KNIGHTDALE — A proposal to allow tattoo shops in more parts of the town faced some scrutiny last week while being reviewed by the Land Use Review Board.
Doug Taylor, in his first term on the board, communicated concerns from residents about busy retail areas backing up to residential zones. He said allowing another type of business that can stay open late may inconvenience some of those residents.
“Any type of service that stays open past 9 p.m. that backs up to a residential zone is a concern,” Taylor said. “It’s not just a tattoo parlor, it’s anything that stays open late.”
Along Knightdale Boulevard, there are several pockets of retail areas that are considered Highway Business zones that touch residential zones. The town is looking to allow tattoo shops in Highway Business zones.
Right now, general retail stores in Knightdale don’t have a limit on how late they can stay open. Personal services, like salons or spas, can stay open until 11 p.m., but as Taylor noted, many choose to close around 9 p.m.
As presented, the town’s proposal would allow tattoo shops to be open from 6 a.m. to 11 p.m. and the town is relying on state code to regulate the shops.
North Carolina code requires tattoo shops to abide by certain sanitation standards and requires individual tattoo artists to have a license, which must be renewed every year.
“People are concerned about the stigma of the old-school tattoo shop,” said councilor Dustin Tripp, who oversees the Planning and Engineering committee which helped draft the zoning change. He said noise shouldn’t become a problem, since any tattoo parlors would be subject to the town’s noise ordinance.
The LURB passed the zoning amendment back to Town Council with a recommendation to adopt the change and allow tattoo shops in Highway Business Zones.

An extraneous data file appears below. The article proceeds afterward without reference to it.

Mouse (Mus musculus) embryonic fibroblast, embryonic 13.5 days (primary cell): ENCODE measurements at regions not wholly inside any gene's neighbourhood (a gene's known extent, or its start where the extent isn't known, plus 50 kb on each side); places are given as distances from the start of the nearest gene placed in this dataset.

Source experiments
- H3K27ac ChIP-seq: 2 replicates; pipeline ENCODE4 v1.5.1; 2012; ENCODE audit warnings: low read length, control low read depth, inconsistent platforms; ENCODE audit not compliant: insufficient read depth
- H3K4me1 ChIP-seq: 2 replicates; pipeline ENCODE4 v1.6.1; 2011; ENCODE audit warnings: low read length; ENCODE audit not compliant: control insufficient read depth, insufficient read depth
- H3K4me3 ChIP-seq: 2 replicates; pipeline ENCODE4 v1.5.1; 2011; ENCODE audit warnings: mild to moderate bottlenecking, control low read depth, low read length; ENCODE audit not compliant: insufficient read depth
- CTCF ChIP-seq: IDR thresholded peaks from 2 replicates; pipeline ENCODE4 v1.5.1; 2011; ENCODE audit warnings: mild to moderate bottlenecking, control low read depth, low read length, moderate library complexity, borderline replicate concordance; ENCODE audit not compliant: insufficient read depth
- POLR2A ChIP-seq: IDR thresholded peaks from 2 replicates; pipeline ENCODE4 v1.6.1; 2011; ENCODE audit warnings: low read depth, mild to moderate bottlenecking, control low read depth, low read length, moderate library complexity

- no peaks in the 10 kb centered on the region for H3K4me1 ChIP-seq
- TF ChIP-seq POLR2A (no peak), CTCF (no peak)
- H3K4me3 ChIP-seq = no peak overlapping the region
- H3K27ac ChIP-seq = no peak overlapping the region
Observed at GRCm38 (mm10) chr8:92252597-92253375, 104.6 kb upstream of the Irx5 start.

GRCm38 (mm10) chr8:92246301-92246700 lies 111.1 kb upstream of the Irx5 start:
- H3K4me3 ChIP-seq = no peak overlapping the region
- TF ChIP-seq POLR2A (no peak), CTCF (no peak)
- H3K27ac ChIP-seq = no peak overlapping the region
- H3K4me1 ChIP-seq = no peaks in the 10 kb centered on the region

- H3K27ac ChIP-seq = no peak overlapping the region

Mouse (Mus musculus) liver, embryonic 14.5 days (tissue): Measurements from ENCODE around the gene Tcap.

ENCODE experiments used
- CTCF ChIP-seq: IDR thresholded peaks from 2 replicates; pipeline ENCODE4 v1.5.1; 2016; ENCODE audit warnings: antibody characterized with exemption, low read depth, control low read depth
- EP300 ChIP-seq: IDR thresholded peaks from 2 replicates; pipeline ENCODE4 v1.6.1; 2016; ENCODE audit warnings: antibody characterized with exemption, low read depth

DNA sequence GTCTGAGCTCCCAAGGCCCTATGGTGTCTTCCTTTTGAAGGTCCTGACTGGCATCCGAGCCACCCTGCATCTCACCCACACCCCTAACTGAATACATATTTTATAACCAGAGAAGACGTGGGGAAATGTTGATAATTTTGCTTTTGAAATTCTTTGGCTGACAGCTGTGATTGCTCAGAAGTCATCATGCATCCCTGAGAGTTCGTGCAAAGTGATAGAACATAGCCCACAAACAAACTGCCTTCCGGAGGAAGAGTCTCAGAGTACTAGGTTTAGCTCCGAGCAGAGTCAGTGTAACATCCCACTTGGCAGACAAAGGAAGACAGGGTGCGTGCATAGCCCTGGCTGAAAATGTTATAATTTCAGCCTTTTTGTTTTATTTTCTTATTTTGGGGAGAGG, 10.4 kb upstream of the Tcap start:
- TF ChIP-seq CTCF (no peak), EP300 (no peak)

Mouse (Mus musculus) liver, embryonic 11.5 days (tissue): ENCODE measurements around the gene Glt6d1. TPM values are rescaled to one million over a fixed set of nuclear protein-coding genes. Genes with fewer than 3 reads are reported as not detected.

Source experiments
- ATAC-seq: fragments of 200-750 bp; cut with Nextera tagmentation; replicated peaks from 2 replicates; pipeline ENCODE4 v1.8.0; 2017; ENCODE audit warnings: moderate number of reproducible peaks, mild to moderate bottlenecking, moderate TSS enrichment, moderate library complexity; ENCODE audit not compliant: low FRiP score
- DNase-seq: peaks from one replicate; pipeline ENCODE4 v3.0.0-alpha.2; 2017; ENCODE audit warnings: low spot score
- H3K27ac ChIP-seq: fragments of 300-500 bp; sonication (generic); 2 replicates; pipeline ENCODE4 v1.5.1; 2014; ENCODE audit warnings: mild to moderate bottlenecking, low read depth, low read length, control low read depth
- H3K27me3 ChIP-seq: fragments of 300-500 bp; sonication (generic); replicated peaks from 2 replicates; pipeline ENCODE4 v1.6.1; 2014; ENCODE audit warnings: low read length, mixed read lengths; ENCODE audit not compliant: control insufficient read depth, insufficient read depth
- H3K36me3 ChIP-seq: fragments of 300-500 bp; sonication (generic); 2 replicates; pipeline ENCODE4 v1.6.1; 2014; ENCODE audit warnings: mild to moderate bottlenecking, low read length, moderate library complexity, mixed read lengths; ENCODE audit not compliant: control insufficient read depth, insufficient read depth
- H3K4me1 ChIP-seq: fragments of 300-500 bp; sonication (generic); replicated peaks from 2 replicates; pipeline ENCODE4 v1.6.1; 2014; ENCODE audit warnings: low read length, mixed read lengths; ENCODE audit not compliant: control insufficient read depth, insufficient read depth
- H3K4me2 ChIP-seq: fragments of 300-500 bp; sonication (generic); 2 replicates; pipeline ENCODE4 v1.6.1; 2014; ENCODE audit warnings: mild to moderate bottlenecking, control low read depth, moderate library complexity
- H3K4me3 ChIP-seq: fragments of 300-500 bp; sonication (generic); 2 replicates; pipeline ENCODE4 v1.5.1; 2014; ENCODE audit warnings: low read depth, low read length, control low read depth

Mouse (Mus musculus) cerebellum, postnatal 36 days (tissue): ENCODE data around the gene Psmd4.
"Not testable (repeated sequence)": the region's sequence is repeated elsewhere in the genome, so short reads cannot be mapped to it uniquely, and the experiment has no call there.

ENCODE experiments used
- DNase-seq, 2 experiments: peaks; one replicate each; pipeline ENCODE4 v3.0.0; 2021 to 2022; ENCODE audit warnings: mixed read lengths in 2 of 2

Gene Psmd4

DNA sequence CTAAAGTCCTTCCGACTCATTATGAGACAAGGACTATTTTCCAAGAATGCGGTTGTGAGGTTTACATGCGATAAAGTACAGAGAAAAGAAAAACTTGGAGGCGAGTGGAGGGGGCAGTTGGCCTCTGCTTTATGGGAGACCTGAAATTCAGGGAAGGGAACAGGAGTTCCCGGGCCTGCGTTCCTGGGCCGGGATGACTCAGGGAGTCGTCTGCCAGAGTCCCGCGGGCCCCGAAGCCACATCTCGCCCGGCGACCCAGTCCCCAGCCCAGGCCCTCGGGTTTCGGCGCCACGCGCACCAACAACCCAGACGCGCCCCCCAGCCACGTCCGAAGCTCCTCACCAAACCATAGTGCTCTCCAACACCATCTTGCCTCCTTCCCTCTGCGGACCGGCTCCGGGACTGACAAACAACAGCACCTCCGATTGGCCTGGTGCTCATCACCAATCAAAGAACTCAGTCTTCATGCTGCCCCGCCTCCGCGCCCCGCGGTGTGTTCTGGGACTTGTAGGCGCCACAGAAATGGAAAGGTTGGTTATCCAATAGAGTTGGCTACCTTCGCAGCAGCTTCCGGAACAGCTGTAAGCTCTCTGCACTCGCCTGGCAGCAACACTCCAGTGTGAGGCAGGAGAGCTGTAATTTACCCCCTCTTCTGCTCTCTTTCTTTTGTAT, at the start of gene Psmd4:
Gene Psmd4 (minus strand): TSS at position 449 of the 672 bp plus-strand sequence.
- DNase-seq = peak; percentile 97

Alyse Shirley is a Knightdale property owner and worked with her niece, Laural Jeffreys, to approach the town about allowing tattoo shops.
The two have plans to open the town’s first shop, but they wanted to secure the right location. Right now, their top pick for location is near the intersection of Smithfield Road and Knightdale Boulevard.
The area is zoned as a Highway Business zone, which currently doesn’t allow full-body tattooing. In 2010, the town passed an amendment that allows tattooing above the neck, or the application of permanent makeup.
Shirley and Jeffreys told the town the culture of tattoo shops has changed and their shop wouldn’t be any different than other personal service retail locations, like a spa or salon.
“Between North Carolina’'s regulations and where the industry is, a lot of these concerns that are coming (from the board), though they are valid, they are just a little outdated,” Jeffreys said at the LURB meeting.
Jeffreys assured the board that her shop would be quiet and clean, both standards set by the county and state.
LURB member Dan Froelich attempted to cut through the minutiae of the proposal by pointing out Jeffreys’ proposed shop would keep money in the town and provide some jobs.
“The intent here is to promote business,” Froelich said.
Right now, Jeffreys says residents would have to travel almost to Cary to be tattooed, as most tattoo shops in Raleigh are in the western side of the city.
The ordinance will go to Town Council for final approval at their next meeting.
Hankerson: 919-829-4826; Twitter: @easternwakenews